Love that does not have humility as its mother and holy awe as its father is orphaned from all goodness.
~Mechtild of Magdeburg
I don’t find it easy to write about motherhood, probably because the independent, creative self wants to be free of all duty (and motherhood, although a blessing, is indeed a duty). But the above quote struck me as true. No matter how talented you are, no matter how brilliant, successful, etc., motherhood and the type of humbling love that accompanies it can knock you on your ear.
A couple of weeks ago I posted two pictures of myself side by side on facebook: the one on the left was taken of me when I was newly married before motherhood; in it I have long model hair, a tan, and I’m smiling like the world is my oyster. The one on the right is of me as of my twins’ third birthday: I’ve gained weight, have bags under my eyes, wrinkles across my forehead, and I look exhausted.
Motherhood takes its toll; you get gray hairs and no longer have visible abs; you are often at that place of Wit’s End, but as a friend once advised me, that’s how you know you are doing it right. Love that does not include the hard part isn’t love at all. And what is the hard part exactly? Compassion. Putting another first, caring for them first, satisfying their needs before your own.
The women of my generation went to school and got jobs; we knew how to put ourselves first. When we wanted a new dress, we bought it. When we wanted dinner and drinks, we called a friend. We lived independently from our parents and followed our passions even if they failed us. My mother’s generation never complained so much about motherhood (no one ever told me it was going to be this hard, we always say when we’ve found a confidante); they went from their father’s house to their husband’s where they assumed the role of caretaker and that was that.
This is why motherhood is more of an adjustment for my generation. The education, thinking skills, and experience we got serving ourselves translate to valuable wisdom for maneuvering our own kids through the world. We use these skills to try and strike a balance between a life for ourselves and a life for our family, but that just isn’t easy in today’s society. This often leaves us frustrated and it can get the best of us.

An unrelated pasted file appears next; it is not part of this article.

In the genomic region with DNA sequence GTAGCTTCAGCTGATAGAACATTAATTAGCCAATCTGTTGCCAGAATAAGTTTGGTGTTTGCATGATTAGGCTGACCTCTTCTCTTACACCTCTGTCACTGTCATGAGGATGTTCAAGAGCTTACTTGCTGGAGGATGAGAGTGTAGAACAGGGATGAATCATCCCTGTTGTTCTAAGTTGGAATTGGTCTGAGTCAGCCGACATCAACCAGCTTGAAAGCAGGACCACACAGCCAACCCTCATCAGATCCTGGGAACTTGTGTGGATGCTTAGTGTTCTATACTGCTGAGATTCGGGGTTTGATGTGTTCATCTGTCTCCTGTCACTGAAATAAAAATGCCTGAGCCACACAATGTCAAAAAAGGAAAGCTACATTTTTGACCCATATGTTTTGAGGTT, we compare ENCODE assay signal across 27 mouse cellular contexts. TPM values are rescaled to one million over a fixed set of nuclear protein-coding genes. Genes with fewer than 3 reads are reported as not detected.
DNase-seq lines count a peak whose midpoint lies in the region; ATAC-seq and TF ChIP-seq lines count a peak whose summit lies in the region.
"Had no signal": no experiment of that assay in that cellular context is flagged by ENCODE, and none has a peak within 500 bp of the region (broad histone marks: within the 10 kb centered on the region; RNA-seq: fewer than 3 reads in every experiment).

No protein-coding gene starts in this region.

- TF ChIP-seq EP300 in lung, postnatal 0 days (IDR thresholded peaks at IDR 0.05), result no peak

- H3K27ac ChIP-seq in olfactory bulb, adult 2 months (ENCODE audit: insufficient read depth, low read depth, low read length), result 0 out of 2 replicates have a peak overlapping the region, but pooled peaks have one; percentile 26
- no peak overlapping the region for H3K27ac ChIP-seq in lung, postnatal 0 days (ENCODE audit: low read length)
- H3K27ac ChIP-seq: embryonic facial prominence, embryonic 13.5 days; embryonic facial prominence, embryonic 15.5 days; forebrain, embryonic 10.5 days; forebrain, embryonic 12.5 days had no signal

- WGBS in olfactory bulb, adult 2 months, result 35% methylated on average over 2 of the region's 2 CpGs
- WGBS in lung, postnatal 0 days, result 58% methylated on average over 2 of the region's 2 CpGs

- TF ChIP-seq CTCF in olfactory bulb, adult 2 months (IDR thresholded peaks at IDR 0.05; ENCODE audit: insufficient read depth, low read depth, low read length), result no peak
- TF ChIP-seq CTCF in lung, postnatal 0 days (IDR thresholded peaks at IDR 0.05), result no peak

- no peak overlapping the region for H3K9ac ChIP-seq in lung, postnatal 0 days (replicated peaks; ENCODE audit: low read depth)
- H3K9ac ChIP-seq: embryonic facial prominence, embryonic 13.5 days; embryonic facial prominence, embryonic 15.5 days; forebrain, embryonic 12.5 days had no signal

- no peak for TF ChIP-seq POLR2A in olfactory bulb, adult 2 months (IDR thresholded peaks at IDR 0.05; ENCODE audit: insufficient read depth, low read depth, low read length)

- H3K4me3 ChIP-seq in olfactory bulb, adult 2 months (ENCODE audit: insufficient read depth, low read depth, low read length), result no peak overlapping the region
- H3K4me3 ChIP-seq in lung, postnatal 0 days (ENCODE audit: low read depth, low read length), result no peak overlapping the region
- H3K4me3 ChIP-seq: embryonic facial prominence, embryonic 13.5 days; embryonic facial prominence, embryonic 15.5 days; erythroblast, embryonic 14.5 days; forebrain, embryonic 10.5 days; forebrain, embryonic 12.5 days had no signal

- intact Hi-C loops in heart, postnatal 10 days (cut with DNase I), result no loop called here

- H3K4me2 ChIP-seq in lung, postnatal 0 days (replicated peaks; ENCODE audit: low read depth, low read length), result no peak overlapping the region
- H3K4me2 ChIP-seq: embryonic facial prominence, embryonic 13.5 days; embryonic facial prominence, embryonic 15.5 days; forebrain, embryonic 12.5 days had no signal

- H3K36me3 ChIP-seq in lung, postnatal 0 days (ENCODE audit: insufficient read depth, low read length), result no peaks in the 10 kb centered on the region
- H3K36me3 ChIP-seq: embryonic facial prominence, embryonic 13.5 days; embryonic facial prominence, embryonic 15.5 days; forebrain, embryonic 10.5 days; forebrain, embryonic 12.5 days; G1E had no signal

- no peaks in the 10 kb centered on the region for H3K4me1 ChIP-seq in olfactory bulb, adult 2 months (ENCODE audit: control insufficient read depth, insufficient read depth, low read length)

When I was pregnant with the twins, I remember observing a gull with its baby, a speckled bird bigger than its demure white and gray mother. The baby followed the mother along the edge of the water, crying and squawking incessantly. The mother gull walked ahead, ignoring her baby, and then she suddenly took flight across the bay and the baby hurried after her. Yep, I thought. That’s a part of mothering, too, wanting to fly away.
I take my dog for a walk every morning and when my son sees me put my jacket on, he importunes, “Where are you going, Mommy? Huh? Stay here, Mommy. Sit down right here on the couch.” My daughter confronts me every time I fetch my purse and keys, “You’re going to come back, right?” What do I do that makes them question if I will come back? Is my restlessness that visible?
I remember how frustrated my father used to get when my brother and I started acting up, so much that he would voice this frustration and threaten to leave. And he did take off, for weekends at a time, to go hunting in upstate New York, to be free for a little while and blow off some steam. But my father always came back. And this is what a humbling love does: it brings you back to the people who need you most.
I try to see the world though my children’s eyes. My daughter is delighted by dandelions, pill bugs, and worms. She likes to carry them around. She tells me she loves them, that they are the most beautiful things to her. My son notices every truck and construction vehicle we drive by. He moves his matchbox car over the sofa and observes how the wheels rotate in unison. My children are enthralled by the world, by snowflakes, spring blooms, tidal pools, and I can reach back, back and recall this feeling of the “gift of life” of a sacred wonder, where everything was new and precious. For me, it was the fiesta colored azaleas with their silk thread stamens and the rainbows in the hose water, the peonies with their ant sentinels patrolling each bud, and the feel of the cool grass between my toes at twilight. I was safe. My parents were home and my parents were everything.
And that holy regard one has for one’s parent does not go away, no matter how old you are. A couple of weeks ago I was giving a public lecture at North Shore Community College and my mother walked into the room. Something inside me cracked open and I wanted to sob. She’s here. She’s come. My mother.
So I remember what it’s like to need a mother, to love a mother and I need to be mindful of this-- in my rush to be this and my desire to do that-- because to be anything less than a mother would bring suffering to my kids and that, to me, is unthinkable.
Regarding those two photos, the motherless me and the mother me, well, here’s a secret: pound for pound, I’m happier being the mother, despite its physical and emotional drawbacks. I have lost the existential angst that used to plague me during my younger years and I wouldn’t want that back for all the model hair in the world. This humbling love is hard, and it has taken everything I’ve got, but it has meaning and purpose, a deep soul kind of meaning and purpose that confirms, no matter how nuts I get, that I am on the right track.